Bye Bye Busy Bee

IMG_0817First there was. And then there wasn’t.

Busy Bee Cleaners officially met its demise yesterday (though, the business had actually been closed for a while), more than fifty years after its building’s birth in 1963. The building and 4,950 square-foot plot of land was last sold in 1991 for $200,000. PortlandMaps lists its “real market value” at just over $339,000.

IMG_0819We’ve yet to hear what plans for the land are, but one thing we do know is it won’t include the 60s’-era building, which could have been Foster’s answer to Hawthorne’s Space Room.

We also know that the plot of land Busy Bee sat on is deceptively small, as it sits next to a more vast gravel lot which gives the illusion of one large parcel. However, said gravel lot (at 12,500 square feet) is owned by the same person, essentially creating a Screen shot 2015-05-05 at 8.36.21 PMfairly large development opportunity for him or her—unless they intend to sell the land altogether.

Foster is definitely going through a growth phase, so something like this comes as little surprise. I guess what’s surprising—and maybe even saddening—is the loss of a somewhat iconic and, oddly, historically unique architectural artifact. (Ok, maybe some of that’s a stetch. But still.)

IMG_0822It’ll be interesting to see what (if any, other than just demolition) plans are for this lot, especially as development along SE 50th has picked up from Hawthorne to now south of Division, inching ever closer to Powell. At this point, we can only hope that we get something that fits the mold of a soon-to-be more pedestrian and bike friendly Foster.

Advertisements
This entry was posted in Uncategorized and tagged , , , , , . Bookmark the permalink.

10 Responses to Bye Bye Busy Bee

  1. Alex says:

    Something good. PLEASE

  2. Adam Herstein says:

    That would be a great location for housing with ground-floor retail.

  3. Agreed. Mixed-use would be great. Let’s just hope would-be developers realize that Foster will not be as car-centric in the near future. (Read: let’s hope new development is equally as bike and ped-friendly.)

    • malexreed says:

      The “general commercial” zoning is a huge obstacle to the redevelopment being bike- and ped-friendly. It means minimum parking requirements (which means a driveway, and probably a sidewalk-fronting surface parking lot) plus “landscaping” requirements (think neglected strip of grass). Those requirements are a big factor in getting us new development like the Burger King rather than new development like the building holding Asterix Eyeware (which, if I’m not mistaken, could not be built new now due to zoning).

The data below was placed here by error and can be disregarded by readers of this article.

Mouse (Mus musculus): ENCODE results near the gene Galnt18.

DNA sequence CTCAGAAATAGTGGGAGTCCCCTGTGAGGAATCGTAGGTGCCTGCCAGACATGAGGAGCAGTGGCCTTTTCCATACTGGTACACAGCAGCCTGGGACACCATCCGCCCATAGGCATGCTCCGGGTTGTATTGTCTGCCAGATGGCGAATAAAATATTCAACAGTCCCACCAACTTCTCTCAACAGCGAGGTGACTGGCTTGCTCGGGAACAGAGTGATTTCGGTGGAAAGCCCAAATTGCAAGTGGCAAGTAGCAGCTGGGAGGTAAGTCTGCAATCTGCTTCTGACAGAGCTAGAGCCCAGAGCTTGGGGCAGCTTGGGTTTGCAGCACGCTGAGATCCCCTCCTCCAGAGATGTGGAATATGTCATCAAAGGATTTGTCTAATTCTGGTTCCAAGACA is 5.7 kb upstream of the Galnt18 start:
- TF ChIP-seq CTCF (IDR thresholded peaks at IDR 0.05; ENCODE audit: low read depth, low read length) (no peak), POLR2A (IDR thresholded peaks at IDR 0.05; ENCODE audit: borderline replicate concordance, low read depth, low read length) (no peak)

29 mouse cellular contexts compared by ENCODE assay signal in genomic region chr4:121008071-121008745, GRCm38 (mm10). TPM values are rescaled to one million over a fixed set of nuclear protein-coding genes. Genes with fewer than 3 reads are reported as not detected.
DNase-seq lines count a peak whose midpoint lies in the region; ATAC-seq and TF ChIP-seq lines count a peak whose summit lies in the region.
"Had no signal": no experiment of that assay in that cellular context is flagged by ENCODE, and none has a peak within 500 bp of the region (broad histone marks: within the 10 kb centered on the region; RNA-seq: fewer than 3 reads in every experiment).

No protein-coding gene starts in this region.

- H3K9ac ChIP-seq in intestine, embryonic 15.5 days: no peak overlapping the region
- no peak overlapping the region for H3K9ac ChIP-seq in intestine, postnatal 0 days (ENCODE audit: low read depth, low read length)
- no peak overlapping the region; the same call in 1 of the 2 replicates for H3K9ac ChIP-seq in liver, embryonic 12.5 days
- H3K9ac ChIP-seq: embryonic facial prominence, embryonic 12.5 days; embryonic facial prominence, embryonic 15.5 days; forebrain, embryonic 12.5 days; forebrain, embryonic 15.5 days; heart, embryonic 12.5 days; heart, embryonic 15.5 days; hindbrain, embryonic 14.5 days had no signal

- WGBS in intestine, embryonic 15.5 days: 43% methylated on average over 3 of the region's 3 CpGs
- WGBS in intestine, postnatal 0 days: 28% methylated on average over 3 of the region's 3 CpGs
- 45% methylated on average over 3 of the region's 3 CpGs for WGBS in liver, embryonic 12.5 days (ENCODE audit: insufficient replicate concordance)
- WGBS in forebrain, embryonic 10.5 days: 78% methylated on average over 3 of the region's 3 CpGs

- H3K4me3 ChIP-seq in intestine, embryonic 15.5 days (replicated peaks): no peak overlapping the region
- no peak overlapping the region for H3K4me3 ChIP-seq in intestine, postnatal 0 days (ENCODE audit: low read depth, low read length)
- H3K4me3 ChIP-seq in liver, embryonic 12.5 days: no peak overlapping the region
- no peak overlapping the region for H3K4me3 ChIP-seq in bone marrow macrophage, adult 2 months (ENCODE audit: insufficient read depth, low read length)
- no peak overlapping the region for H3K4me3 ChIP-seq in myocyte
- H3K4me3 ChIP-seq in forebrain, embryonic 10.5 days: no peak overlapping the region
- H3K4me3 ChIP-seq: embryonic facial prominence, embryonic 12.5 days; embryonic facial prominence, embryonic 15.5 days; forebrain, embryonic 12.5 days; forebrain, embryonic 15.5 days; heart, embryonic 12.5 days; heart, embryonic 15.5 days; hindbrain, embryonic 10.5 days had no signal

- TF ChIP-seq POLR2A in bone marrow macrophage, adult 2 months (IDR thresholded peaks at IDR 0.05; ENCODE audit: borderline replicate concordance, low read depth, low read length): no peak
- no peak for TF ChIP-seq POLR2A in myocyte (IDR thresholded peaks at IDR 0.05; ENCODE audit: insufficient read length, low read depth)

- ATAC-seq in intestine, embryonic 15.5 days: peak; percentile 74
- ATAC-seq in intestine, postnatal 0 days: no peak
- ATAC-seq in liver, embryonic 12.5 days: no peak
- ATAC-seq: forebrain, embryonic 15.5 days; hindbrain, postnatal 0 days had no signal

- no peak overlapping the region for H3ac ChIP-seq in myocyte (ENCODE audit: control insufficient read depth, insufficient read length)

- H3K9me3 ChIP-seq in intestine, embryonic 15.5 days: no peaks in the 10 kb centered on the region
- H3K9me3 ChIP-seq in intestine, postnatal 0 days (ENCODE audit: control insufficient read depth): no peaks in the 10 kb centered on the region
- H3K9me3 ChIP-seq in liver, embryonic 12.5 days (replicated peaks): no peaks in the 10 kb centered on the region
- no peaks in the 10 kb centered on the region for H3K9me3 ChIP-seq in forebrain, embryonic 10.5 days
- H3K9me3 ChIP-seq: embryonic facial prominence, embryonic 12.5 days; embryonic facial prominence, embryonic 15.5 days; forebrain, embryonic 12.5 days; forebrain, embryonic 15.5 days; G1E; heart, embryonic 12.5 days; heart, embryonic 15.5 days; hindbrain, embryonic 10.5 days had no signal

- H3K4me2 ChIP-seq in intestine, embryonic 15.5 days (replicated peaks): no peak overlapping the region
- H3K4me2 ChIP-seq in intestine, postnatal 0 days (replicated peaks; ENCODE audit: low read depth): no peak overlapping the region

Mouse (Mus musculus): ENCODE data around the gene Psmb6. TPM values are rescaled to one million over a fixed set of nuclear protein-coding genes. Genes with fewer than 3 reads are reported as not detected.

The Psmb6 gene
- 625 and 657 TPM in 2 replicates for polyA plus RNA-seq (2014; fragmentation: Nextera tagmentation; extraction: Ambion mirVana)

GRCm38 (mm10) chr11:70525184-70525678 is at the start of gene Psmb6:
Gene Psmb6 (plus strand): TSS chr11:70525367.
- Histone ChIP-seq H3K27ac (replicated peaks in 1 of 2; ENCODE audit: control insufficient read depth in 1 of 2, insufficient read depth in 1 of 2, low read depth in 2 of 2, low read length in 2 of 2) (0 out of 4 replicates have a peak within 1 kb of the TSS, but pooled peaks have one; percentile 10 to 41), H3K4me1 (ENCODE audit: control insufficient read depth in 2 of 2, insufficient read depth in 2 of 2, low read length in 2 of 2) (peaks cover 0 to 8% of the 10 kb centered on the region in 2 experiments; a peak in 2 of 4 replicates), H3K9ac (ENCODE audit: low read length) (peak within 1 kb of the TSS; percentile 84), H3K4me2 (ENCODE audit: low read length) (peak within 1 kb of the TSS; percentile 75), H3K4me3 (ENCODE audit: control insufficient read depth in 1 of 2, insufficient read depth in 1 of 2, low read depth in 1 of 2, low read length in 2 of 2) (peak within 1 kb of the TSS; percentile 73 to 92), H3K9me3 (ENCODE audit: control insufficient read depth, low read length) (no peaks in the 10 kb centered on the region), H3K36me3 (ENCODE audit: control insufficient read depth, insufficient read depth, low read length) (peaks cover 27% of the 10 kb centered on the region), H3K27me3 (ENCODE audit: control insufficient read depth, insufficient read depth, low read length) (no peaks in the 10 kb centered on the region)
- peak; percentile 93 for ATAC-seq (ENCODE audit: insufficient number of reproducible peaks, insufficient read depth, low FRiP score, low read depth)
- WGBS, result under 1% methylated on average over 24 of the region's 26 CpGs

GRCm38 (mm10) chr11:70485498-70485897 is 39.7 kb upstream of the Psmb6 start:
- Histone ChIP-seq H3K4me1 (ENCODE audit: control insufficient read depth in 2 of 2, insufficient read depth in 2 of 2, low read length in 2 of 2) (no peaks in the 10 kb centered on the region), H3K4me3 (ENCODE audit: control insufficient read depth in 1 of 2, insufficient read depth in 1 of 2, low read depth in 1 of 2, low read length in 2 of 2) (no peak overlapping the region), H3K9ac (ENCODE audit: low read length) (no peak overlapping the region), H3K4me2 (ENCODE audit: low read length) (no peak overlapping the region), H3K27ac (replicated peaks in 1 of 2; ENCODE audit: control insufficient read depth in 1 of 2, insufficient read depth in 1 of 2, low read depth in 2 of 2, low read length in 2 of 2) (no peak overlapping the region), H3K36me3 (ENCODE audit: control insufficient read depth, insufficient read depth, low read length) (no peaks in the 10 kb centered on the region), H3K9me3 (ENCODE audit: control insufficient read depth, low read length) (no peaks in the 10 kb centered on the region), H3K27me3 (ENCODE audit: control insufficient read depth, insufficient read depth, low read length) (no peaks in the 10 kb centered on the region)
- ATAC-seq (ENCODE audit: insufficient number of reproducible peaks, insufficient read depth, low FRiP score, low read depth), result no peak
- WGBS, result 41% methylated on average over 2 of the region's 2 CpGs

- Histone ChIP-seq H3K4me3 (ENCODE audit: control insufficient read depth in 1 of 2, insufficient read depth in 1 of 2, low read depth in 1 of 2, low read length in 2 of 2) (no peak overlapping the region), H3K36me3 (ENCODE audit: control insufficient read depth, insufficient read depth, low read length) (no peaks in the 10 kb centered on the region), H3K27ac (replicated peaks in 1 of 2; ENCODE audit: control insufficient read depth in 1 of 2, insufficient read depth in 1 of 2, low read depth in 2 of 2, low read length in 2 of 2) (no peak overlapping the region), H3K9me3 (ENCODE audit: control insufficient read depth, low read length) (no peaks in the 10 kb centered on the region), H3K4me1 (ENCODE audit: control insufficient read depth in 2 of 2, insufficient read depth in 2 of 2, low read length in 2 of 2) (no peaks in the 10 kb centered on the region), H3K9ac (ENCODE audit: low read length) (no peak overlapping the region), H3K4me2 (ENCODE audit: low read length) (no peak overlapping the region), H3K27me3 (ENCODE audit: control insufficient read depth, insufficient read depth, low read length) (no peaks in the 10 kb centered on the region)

There were a good handful of comments to this effect (to change general commercial zoning to storefront commercial zoning in this area) in the comprehensive plan update map app, but we may well (probably will) need more pressure on the City to change the zoning if redeveopment will create walkable storefronts on this strip of Foster instead of mini strip malls.

      • Adam Herstein says:

        Per Metro’s 20-year Comprehensive Plan, Foster is set to be rezoned as Mixed Use – Civic Corridor.

        http://www.portlandmaps.com/bps/cpmapp2/

        • malexreed says:

          Hey Adam, I’ve been looking at that website! I’m not a planning pro, but I think that “Mixed-Use – Civic Corridor” is a “Comprehensive Plan designation” for planning purposes, not a land-use zone for development purposes – and I think that the land-use/development zones are what matters for what’s allowed to be built on a particular parcel. On the Map App website, the City notes that the existing and proposed future zones are “General Commercial (CG).”

          On this document: https://www.portlandoregon.gov/bps/index.cfm?c=34560&a=53297 , it explains what General Commercial means in general. I think the most crucial part is on p. 130-11, where a table says that General Commercial requires a minimum landscaped area of 15% (Storefront Commercial has no such minimum). Compare this to the commercial district near Foster & Holgate, where there is no landscaped area aside from the parking strip (which I’m not sure counts? Anyone knowledgeable want to verify or correct me on that?).

          Here is the parking part:
          https://www.portlandoregon.gov/bps/article/53320
          The relevant portions are on p. 266-6 and p. 266-7. General Commercial has a parking minimum. Storefront Commercial has no parking minimum.

          The current zoning is General Commercial for the entirety of Foster, except for the 82nd & Foster, Lents Town Center, and 62nd-67th & Foster areas. Because parking and landscaping minimums more or less enforce a suburban-style, auto-oriented urban form (think the 7-11 at Foster & Holgate), I think that if we want bike/ped/transit-friendly development on Foster, getting the zoning changed for much or all of Foster from General Commercial to Storefront Commercial is a crucial first step.

  4. mabell44 says:

    What’s the environmental cleanup going to have to be to make it usable as a place that serves food or houses people?

    • I don’t know off-hand, but I imagine it’s fairly significant…perhaps part of the reason they’re razing the building instead of re-using it or incorporating it into the development.

  5. Pingback: Happy Weekend, Foster People! | Foster-Powell. A neighborhood blog.

  6. Pingback: Foster Rewind: Best of 2015 | Foster-Powell. A neighborhood blog.

Leave a Reply

Fill in your details below or click an icon to log in:

WordPress.com Logo

You are commenting using your WordPress.com account. Log Out / Change )

Twitter picture

You are commenting using your Twitter account. Log Out / Change )

Facebook photo

You are commenting using your Facebook account. Log Out / Change )

Google+ photo

You are commenting using your Google+ account. Log Out / Change )

Connecting to %s